William Wright Dill, the senior W. W., is probably the one who was listed as a missionary. In 1900, he was living on Marshall Street which intersected Noble Street, which was the address of the preacher in Norristown in 1896, S. B. Knerr (532 Noble Street) This W. W. was born in 1845 and was married to Cordelia who was born in Virginia. He listed his occupation as Patent Medicine Man. He and Cordelia had a daughter Minnie who was born in 1868 in New Jersey indicating that they lived there at some point. They also had a son, Wallace Walter, born in 1877 in Pennsylvania. Wallace later became a medical doctor. He and his wife Elizabeth Willman lived for a time in Pottstown and later moved to Marshall Street in Norristown.

Some insight about the senior W. W. is gained from an article on circus history in Montgomery County. In 1885, some of the residents of Norristown were upset by the circuses which came to town and did their unloading and set up on Sunday. The sheriff, John White, was reluctant or slow to enforce Sunday Codes.

“O’Brien’s Circus came to town that same season but at a much later date. Professor W. W. Dill, a big shot of the town and patent medicine manufacturer, was leader of Sunday closing endeavor. Professor Dill went to the lot and waited until several tents were up then with action much more vigorous than Burgess White warned them if any more were erected they would all be arrested. Work ceased for the day.” (http://www.circushistory.org/bandwagon/bw-1961Jan.htm)

The questions of how and why he built and donated the church in Norristown or how and why he became affiliated with the Mennonite Brethren in Christ remain unanswered. But, thanks to Van Gale, we know a bit more than we did before.

LeRoy Wilcox sent me the following brief article offering more detail about the Bethlehem Church and its background. Thank you, LeRoy.

Bethlehem Church Beginnings

      When our church began in 1884 the people met in the home of Jonathan Moyer at 316 N. Main Street. More room was soon needed and they began meeting at nearby Citizen’s Hall, shown here on the left on an 1873 map. It was located on N. Main Street, across from the North Street intersection. Citizen’s Hall was built for concerts and lectures and opened in 1856. The Episcopal Church got their start in this building when Bishop Bouman began preaching in this building on August 28, 1859. Our congregation, in 1884, met on the second floor where Pastor Jonas Musselman preached every night for two weeks. In 1920 it was listed as Colonial Café. The Kresge Paperbox Company, by 1928, had purchased this building and the adjoining building and joined them together. The buildings were demolished in 1972 for Senior Citizen housing, which occupies the site today.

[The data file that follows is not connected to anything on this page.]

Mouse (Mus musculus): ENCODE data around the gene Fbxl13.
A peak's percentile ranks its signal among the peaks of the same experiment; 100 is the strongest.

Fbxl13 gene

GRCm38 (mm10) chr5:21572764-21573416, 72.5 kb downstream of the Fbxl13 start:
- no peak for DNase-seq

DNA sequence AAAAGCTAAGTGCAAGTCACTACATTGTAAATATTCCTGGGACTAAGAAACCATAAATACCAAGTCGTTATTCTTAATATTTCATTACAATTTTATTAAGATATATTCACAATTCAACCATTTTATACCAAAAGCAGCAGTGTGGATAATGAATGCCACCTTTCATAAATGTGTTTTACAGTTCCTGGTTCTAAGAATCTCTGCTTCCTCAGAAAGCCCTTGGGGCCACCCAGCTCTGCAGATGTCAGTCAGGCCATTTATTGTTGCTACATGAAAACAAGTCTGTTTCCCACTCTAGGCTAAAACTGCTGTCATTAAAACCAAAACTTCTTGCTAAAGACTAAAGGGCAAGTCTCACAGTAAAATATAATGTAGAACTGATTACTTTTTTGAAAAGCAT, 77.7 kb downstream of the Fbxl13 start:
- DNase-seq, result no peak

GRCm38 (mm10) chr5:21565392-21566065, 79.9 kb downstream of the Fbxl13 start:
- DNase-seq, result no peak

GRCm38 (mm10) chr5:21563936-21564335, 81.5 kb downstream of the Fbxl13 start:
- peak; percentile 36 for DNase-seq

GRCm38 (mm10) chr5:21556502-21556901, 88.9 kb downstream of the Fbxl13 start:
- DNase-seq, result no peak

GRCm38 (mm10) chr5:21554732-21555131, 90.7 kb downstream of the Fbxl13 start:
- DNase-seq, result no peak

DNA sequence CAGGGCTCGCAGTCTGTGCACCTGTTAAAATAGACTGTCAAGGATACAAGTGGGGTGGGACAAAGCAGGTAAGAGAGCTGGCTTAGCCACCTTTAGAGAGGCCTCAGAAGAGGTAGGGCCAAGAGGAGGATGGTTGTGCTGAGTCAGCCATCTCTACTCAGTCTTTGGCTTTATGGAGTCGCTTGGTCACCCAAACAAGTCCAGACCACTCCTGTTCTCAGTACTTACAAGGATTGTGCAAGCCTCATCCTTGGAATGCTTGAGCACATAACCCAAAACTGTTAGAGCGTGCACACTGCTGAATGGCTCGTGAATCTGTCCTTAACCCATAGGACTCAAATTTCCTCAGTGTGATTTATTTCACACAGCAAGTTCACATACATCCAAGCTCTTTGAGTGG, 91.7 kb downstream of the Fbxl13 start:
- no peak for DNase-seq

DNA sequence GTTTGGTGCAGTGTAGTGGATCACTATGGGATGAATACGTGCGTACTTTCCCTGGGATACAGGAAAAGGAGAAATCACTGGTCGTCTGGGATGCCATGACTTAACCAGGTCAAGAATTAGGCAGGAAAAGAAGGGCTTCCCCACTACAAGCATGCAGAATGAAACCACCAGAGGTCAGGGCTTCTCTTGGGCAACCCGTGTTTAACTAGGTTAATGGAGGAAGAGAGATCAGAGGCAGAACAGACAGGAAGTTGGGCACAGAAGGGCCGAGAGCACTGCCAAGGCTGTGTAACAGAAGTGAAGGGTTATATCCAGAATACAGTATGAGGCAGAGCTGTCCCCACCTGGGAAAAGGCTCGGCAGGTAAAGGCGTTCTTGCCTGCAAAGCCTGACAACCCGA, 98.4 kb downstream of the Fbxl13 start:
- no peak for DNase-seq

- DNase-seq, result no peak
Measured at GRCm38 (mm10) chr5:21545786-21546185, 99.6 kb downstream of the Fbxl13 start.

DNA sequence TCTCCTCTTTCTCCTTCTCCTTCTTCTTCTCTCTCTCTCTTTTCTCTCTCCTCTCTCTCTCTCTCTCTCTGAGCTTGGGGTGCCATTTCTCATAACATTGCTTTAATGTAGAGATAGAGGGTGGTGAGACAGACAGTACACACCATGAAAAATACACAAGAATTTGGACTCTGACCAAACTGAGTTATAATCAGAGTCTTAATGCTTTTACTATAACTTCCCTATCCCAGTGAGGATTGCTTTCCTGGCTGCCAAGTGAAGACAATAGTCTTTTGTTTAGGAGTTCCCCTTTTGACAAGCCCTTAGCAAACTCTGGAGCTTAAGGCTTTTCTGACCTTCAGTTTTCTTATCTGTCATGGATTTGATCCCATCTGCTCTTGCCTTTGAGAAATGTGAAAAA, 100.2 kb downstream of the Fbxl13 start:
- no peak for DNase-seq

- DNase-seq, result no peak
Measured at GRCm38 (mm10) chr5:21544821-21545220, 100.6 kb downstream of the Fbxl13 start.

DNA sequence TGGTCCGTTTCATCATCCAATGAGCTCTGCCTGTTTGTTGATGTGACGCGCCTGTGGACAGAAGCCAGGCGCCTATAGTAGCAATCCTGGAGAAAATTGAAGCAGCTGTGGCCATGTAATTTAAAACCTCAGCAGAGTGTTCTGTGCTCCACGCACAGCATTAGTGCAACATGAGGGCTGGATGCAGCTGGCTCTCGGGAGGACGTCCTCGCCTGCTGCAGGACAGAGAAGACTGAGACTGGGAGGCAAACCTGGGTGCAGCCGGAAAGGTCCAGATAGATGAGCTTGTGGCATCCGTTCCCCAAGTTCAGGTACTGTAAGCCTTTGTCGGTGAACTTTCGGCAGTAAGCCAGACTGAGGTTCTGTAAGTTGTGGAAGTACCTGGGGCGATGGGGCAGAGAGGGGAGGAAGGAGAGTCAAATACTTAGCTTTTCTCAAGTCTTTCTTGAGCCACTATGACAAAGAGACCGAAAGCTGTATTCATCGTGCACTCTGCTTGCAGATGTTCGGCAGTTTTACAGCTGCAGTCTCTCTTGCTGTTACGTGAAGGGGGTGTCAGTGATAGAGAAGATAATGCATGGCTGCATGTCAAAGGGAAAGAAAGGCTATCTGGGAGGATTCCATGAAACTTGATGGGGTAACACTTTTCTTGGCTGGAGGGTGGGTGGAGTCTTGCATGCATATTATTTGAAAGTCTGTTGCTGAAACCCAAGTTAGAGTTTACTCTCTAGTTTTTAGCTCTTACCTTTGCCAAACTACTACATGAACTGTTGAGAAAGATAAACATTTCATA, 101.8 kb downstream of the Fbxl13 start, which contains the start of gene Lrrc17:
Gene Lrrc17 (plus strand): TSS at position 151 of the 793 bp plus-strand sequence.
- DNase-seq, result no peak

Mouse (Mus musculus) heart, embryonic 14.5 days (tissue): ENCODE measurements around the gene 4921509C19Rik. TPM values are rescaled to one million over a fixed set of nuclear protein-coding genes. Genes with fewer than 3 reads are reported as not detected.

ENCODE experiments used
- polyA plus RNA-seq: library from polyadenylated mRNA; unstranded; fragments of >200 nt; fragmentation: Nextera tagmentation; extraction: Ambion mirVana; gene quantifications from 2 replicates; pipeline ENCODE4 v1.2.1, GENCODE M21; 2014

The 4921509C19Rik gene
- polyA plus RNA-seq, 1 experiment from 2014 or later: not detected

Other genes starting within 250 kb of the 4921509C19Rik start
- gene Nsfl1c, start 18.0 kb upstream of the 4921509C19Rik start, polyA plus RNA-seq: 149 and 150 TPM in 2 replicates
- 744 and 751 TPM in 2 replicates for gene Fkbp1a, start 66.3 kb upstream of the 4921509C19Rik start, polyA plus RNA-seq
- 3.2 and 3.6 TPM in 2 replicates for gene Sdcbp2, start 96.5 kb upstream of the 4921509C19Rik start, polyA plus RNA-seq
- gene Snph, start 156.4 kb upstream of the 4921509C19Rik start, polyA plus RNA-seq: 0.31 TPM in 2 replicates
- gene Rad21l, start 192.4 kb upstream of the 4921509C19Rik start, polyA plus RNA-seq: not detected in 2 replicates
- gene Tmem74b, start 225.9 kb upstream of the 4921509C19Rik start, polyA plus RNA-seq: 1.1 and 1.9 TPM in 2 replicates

Solomon Eby, the Presiding Elder of the Mennonite Brethren in Canada, visited the Chestnut Hill Camp Meeting in the summer of 1889. He sent his comments about it to the Gospel Banner. Clearly, he appreciated and enjoyed what he saw in the Pennsylvania camp meeting.

[Gospel Banner – September 15, 1889 – page 12]

A Visit to Pennsylvania Chestnut Hill Camp-Meeting.

Dear Editor of beloved Banner:

With your permission I will give the readers of the Banner a short report of my visit to Pennsylvania and Chestnut Hill camp-meeting, where by the grace of God I arrived safe, on the 22nd day of August, and found the pilgrims earnestly engaged in prayer, praise and fellowship, and as the hallowed sound was winding its way up to Heaven, my soul was filled with love to God and the brethren and realized with Jacob of old, this is the very gate of Heaven. Glory to God in the highest, on earth peace, good will to men. Then, after the service was closed, I was kindly received by the brethren, and made acquainted with many who I never had seen before. After many warm greetings, and God bless you, I began to look around me, and behold, I never saw things on Chestnut Hill in this fashion before; seventy-four tents, including the large tabernacle, and hundreds of pilgrims, whose faces shone with joy and gladness, and bright anticipation of a glorious time. Glory to God, the pilgrims were not disappointed. The camp-meeting proved a success from beginning to end. The power of God was manifested more or less in every service. The prominent feature of the meeting were justification, sanctification, and faith healing. Many experienced a change of heart. Christians were sanctified, and the sick were healed by faith in Jesus. Eighteen were baptized (by immersion of course) and came up out of the water shouting. One sister fell under the power of God after she got to the shore. She was then taken on the carriage and driven 2 ½ miles, which did not bring her to consciousness of this world, but the next day she was as nappy (happy?) as an angel. Praise and glory to the God of Abraham.